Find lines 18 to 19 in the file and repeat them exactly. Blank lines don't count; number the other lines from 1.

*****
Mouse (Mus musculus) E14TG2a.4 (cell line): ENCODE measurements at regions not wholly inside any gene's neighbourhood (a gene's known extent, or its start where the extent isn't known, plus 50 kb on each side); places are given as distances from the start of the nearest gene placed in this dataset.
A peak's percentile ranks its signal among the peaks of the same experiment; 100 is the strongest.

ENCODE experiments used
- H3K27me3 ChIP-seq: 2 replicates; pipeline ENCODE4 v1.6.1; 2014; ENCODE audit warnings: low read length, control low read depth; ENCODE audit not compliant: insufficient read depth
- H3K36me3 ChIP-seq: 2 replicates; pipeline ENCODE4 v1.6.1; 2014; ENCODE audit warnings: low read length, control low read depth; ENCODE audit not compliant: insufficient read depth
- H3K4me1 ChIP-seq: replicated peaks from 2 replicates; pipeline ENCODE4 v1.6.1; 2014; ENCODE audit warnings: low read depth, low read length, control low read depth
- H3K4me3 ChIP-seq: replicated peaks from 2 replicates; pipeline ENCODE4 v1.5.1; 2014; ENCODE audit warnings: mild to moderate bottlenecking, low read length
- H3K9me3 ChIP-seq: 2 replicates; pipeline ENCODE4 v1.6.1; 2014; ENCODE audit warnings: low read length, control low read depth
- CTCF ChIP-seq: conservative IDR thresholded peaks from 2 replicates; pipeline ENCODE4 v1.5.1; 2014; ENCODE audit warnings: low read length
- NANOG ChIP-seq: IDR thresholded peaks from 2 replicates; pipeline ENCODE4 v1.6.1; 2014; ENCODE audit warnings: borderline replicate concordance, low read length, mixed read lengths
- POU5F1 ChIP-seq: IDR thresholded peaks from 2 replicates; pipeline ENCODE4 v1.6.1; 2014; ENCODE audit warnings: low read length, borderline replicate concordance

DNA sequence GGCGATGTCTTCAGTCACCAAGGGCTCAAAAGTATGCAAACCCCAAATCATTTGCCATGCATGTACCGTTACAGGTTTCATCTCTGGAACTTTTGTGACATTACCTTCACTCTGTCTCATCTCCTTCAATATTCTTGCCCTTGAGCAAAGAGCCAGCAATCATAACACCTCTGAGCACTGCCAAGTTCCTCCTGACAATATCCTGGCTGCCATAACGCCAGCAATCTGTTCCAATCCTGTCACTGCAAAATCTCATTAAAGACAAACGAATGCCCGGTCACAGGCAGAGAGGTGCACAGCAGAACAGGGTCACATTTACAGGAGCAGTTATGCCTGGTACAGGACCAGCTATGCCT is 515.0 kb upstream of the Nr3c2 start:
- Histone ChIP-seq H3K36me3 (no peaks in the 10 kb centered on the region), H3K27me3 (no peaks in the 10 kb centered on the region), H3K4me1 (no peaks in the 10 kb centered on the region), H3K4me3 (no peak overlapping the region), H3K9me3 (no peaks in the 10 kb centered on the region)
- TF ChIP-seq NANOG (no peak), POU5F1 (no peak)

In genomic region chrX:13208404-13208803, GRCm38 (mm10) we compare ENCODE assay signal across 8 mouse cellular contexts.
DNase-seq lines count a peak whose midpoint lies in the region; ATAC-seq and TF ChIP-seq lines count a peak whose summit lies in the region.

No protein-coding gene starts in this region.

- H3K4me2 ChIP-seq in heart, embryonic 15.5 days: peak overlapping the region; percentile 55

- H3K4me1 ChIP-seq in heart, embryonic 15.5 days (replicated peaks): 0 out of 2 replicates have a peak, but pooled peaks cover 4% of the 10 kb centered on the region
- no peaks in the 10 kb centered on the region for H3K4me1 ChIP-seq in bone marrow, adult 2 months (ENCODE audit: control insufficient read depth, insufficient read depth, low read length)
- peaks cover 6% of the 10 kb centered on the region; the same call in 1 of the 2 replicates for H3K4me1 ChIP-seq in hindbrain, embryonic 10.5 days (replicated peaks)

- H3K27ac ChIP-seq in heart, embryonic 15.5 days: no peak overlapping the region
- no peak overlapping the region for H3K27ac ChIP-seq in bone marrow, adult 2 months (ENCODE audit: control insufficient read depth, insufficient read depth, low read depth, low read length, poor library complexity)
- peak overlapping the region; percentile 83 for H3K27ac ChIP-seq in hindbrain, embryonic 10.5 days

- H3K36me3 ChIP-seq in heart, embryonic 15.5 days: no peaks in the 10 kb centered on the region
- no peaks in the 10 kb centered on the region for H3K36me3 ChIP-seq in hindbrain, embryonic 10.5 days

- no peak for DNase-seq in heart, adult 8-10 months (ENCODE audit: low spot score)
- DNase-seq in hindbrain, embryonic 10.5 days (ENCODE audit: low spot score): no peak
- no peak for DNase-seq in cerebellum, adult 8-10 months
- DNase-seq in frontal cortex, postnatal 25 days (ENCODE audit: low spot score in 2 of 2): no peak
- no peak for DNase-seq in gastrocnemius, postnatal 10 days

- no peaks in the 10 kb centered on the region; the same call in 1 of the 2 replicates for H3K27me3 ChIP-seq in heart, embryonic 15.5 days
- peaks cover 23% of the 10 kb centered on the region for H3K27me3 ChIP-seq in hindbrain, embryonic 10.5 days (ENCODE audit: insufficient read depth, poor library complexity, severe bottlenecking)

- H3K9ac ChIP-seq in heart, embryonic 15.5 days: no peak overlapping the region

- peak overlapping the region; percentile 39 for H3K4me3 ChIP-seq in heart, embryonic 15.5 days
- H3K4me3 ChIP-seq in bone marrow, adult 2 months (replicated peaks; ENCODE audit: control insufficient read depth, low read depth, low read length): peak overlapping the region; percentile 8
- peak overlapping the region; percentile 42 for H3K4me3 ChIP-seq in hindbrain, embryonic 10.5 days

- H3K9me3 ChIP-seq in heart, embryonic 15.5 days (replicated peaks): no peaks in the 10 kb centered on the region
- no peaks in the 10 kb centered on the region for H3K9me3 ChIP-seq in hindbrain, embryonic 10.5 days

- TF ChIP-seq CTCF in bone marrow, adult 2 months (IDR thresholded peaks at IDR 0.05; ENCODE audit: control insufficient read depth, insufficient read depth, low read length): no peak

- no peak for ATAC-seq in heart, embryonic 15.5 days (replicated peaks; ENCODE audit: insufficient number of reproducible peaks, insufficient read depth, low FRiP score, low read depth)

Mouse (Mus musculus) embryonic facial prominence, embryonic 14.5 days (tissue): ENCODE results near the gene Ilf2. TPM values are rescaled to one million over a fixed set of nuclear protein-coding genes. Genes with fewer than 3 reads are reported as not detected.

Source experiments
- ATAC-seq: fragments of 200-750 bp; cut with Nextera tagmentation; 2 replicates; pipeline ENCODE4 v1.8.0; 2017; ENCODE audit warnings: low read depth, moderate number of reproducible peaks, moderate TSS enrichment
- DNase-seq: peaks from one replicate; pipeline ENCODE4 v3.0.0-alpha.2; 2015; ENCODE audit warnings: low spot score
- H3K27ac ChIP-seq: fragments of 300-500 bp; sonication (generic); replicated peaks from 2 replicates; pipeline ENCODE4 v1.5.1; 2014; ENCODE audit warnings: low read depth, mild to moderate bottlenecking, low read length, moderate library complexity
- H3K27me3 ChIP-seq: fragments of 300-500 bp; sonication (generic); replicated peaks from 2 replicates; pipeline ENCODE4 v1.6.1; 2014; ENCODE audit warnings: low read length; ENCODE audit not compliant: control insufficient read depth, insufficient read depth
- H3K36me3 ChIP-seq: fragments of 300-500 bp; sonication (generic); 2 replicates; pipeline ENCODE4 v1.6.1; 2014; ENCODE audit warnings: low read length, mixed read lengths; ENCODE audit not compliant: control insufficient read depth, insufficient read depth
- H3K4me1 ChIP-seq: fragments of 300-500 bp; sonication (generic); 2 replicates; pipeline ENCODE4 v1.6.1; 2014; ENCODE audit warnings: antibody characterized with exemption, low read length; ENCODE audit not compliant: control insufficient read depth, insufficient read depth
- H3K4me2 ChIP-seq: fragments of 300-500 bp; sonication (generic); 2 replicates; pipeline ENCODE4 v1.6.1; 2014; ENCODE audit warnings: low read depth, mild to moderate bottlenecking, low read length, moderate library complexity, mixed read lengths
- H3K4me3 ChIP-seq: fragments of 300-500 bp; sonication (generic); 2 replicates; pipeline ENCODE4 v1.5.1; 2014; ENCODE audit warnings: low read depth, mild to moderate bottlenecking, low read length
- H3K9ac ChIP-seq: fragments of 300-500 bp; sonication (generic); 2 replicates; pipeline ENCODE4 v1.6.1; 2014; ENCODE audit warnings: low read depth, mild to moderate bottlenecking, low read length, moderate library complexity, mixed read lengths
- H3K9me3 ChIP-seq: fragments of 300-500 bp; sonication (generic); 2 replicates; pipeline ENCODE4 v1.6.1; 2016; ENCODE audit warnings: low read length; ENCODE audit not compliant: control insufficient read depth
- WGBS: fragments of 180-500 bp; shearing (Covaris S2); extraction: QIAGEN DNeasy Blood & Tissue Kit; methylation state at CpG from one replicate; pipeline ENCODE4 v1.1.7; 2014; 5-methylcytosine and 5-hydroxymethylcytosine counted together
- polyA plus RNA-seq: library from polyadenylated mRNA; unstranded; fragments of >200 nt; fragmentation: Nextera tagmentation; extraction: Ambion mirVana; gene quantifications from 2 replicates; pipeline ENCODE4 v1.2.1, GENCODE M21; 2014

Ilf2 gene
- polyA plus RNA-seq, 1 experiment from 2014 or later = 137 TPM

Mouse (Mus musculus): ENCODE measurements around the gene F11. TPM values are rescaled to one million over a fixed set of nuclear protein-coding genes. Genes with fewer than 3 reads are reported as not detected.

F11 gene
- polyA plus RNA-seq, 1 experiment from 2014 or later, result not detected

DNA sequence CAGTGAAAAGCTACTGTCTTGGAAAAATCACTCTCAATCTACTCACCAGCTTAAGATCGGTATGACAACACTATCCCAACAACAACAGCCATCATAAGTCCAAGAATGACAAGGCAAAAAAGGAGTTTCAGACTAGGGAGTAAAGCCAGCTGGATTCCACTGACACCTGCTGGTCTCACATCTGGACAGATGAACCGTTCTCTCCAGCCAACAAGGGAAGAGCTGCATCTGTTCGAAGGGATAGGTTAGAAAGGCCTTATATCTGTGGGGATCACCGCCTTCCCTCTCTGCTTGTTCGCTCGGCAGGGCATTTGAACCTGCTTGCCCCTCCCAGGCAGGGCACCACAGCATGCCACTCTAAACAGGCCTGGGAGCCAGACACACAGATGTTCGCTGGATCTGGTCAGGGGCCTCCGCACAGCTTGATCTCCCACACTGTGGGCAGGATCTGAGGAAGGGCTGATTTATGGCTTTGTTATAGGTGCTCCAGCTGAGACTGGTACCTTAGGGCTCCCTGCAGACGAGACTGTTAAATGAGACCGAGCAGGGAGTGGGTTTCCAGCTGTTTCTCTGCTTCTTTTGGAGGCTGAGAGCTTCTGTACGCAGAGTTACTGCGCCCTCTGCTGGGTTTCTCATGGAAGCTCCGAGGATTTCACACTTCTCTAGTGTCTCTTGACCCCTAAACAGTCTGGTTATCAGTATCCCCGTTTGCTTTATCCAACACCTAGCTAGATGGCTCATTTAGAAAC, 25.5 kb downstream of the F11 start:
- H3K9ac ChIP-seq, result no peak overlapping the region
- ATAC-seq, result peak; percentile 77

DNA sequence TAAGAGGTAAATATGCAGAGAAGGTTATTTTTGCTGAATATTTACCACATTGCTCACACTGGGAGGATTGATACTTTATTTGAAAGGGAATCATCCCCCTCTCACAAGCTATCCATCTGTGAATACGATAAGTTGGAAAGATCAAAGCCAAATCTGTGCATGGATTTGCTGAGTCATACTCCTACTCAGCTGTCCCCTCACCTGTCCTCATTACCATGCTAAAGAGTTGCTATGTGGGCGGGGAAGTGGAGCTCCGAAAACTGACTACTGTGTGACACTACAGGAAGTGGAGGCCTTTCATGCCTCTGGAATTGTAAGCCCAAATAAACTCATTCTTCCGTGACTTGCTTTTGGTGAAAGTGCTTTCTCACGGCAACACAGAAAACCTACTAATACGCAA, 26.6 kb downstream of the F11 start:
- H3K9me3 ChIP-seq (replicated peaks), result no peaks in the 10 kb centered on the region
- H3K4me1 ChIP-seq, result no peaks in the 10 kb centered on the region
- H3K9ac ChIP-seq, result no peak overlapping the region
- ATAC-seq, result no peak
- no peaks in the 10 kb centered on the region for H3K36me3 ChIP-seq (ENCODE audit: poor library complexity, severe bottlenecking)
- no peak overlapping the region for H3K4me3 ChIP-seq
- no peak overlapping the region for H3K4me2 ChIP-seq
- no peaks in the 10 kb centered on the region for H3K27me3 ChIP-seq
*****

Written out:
- H3K4me2 ChIP-seq in heart, embryonic 15.5 days: peak overlapping the region; percentile 55

- H3K4me1 ChIP-seq in heart, embryonic 15.5 days (replicated peaks): 0 out of 2 replicates have a peak, but pooled peaks cover 4% of the 10 kb centered on the region